President Barack Obama had harsh words for Russia’s military presence in Ukraine in a speech made in Estonia on Wednesday. Citing the tenth anniversary of Baltic nations joining NATO, Obama said America and other members of the European Union have a shared vision of “a Europe, that is whole, and free, and at peace.”
“That vision is threatened by Russia’s aggression against Ukraine,” Obama said. “It is a brazen assault on the territorial integrity of Ukraine, a sovereign and independent European nation. It challenges that most basic of principles of our international system, that borders cannot be redrawn at the barrel of a gun.”
Before directly addressing the situation in Ukraine, Obama seemed to criticise the regime of Russian President Vladimir Putin by describing the difference between “democracies” and “authoritarian” governments. He said America and other countries are not “afraid” to have things including fair elections, a “free press,” “vibrant debate,” internet access, and a “strong civil society.”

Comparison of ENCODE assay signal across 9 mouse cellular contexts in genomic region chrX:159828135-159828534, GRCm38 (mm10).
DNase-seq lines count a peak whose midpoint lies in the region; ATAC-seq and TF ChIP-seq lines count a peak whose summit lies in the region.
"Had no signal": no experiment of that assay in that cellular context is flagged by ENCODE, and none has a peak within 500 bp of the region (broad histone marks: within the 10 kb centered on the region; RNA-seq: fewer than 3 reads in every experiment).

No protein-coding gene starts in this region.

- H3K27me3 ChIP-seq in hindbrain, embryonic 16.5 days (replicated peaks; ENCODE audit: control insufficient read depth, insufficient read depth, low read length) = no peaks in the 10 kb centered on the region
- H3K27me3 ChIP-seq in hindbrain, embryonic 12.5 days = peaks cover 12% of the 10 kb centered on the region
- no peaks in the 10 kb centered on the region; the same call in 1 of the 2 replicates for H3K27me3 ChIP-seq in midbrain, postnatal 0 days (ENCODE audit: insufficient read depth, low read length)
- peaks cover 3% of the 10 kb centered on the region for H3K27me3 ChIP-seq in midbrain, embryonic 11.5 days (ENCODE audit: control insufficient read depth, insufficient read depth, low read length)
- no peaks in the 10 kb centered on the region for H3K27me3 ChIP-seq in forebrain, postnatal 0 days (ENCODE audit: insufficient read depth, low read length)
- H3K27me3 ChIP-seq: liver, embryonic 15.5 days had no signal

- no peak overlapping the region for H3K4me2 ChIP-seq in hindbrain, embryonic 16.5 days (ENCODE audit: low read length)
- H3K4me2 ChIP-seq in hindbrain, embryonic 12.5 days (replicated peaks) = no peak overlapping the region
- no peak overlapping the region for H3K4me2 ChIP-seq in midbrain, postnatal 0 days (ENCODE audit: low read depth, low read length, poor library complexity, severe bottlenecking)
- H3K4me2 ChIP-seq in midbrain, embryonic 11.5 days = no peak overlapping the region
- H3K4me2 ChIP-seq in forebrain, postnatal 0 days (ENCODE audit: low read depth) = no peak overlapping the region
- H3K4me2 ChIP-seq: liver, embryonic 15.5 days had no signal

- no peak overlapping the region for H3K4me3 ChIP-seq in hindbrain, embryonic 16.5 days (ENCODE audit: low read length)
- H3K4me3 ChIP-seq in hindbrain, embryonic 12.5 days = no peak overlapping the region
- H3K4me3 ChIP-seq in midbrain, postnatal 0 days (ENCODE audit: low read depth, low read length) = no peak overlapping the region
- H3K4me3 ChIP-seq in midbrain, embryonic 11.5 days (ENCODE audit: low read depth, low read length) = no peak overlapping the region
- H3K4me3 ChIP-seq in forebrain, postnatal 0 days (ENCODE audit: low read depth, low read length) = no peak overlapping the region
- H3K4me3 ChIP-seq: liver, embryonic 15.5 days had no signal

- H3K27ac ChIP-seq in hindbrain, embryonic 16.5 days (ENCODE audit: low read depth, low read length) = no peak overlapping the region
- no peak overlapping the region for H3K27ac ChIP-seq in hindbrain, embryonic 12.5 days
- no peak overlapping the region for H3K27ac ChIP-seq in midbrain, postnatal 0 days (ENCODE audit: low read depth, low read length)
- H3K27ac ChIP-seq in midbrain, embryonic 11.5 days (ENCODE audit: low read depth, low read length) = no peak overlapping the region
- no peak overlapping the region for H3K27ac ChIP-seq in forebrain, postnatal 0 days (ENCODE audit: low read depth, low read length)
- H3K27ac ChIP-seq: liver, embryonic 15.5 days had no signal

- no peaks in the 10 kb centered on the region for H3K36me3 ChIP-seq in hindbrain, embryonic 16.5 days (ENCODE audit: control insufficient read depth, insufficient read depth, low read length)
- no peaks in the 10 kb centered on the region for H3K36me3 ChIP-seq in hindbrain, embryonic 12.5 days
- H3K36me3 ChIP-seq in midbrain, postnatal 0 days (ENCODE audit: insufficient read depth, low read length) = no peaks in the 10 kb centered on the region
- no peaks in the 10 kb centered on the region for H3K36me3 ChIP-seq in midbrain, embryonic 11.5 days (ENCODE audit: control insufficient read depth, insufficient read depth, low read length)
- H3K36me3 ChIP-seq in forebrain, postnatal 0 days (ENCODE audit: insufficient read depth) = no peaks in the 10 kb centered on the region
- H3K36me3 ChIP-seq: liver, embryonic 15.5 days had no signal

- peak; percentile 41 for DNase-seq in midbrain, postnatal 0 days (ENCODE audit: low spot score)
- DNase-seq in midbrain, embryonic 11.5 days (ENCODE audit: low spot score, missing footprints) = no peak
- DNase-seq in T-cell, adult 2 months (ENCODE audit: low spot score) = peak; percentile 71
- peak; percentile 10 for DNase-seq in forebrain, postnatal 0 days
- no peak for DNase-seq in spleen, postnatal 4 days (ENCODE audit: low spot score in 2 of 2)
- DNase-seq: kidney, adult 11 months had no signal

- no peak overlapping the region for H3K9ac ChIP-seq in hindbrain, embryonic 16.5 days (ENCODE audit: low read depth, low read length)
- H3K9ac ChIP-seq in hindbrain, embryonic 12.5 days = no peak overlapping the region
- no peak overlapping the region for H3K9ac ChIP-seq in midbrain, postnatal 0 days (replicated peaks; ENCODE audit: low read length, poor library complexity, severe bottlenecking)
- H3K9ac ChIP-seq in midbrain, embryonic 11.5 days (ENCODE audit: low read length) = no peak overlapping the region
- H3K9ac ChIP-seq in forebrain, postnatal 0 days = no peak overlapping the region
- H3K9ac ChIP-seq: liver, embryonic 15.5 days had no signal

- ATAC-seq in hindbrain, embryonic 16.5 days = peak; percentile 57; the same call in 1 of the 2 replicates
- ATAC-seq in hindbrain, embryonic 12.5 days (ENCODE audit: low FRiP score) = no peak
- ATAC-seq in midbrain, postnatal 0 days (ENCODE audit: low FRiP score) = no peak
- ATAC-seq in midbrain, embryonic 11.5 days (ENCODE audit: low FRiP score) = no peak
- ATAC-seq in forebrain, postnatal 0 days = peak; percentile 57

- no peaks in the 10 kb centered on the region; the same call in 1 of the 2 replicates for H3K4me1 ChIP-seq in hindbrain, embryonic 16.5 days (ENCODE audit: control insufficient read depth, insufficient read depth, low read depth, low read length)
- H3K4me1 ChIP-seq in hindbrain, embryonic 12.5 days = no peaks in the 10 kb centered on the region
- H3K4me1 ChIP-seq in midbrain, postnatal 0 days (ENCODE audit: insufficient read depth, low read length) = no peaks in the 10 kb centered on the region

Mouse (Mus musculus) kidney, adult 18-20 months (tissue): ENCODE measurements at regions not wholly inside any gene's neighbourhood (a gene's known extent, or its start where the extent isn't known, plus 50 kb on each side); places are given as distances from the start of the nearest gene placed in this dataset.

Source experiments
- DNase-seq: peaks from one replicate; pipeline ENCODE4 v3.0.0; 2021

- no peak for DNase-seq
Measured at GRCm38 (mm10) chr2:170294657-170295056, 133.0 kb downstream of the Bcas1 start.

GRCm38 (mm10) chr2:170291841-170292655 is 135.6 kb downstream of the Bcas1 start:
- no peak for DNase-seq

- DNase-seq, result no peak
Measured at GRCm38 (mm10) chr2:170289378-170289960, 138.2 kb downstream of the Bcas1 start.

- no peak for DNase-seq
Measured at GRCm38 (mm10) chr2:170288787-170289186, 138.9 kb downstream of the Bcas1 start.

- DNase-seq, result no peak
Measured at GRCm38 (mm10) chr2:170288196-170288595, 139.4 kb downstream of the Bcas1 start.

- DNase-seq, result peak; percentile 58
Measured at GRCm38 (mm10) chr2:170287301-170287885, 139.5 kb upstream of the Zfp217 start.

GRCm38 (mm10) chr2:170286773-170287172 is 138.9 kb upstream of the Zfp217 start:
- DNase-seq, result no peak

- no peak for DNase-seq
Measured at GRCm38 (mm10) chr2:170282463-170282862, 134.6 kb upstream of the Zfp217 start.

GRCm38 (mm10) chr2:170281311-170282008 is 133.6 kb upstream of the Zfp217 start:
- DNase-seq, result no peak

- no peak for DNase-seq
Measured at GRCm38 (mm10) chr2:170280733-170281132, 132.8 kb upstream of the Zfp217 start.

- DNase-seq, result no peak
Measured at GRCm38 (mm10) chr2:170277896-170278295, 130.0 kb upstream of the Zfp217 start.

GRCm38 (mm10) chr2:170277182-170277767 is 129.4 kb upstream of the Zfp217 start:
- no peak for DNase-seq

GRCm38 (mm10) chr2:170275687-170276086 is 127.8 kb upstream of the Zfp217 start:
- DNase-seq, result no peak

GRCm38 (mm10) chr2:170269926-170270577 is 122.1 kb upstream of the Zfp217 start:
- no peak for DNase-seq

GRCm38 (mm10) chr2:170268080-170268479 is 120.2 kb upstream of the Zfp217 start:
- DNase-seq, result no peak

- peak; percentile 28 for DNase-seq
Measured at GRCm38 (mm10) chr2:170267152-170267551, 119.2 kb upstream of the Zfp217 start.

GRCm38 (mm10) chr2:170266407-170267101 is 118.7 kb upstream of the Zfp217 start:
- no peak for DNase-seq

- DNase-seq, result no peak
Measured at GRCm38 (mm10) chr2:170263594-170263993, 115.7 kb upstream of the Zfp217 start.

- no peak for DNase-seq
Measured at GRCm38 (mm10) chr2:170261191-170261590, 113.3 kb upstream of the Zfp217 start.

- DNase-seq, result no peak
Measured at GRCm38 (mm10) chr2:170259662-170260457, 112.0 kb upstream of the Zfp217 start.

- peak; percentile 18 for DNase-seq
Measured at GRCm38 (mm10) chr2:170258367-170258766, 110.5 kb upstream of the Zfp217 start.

“Our way will always be stronger,” said Obama. “True legitimacy can only come from one source and that is the people.”
Obama also attempted to “put to rest” what he described as the “distortions or outdated thinking that has caused this crisis” in Ukraine. Russia has said protests in that country that ousted the country’s Moscow-allied President Viktor Yanukovych earlier this year were organised by fascists. Furthermore, Russia has denied extensive links with rebels who have fought Ukranian troops and said its military has only recently entered the country for humanitarian purposes. In his speech, Obama said all of these claims from the Kremlin were untrue.
He described the strategy employed by Russia and the rebels as “dark tactics from Europe’s past that ought to be consigned to a distant history.”
Obama also stressed America’s willingness to defend its NATO allies in the region.
“We will defend our NATO allies, and that means every ally,” said the president, adding, “We’ll be here for Estonia, we will be here for Latvia, we will be here for Lithuania. You lost your independence once before, with NATO, you will never lose it again.”
Obama went on to identify several goals for the NATO alliance going forward. Specifically, he cited efforts to “further increase America’s military presence in Europe.” He also said NATO members must participate in efforts to improve their “readiness” to respond to threats more quickly in the future.
This post was updated at 9:44 a.m.
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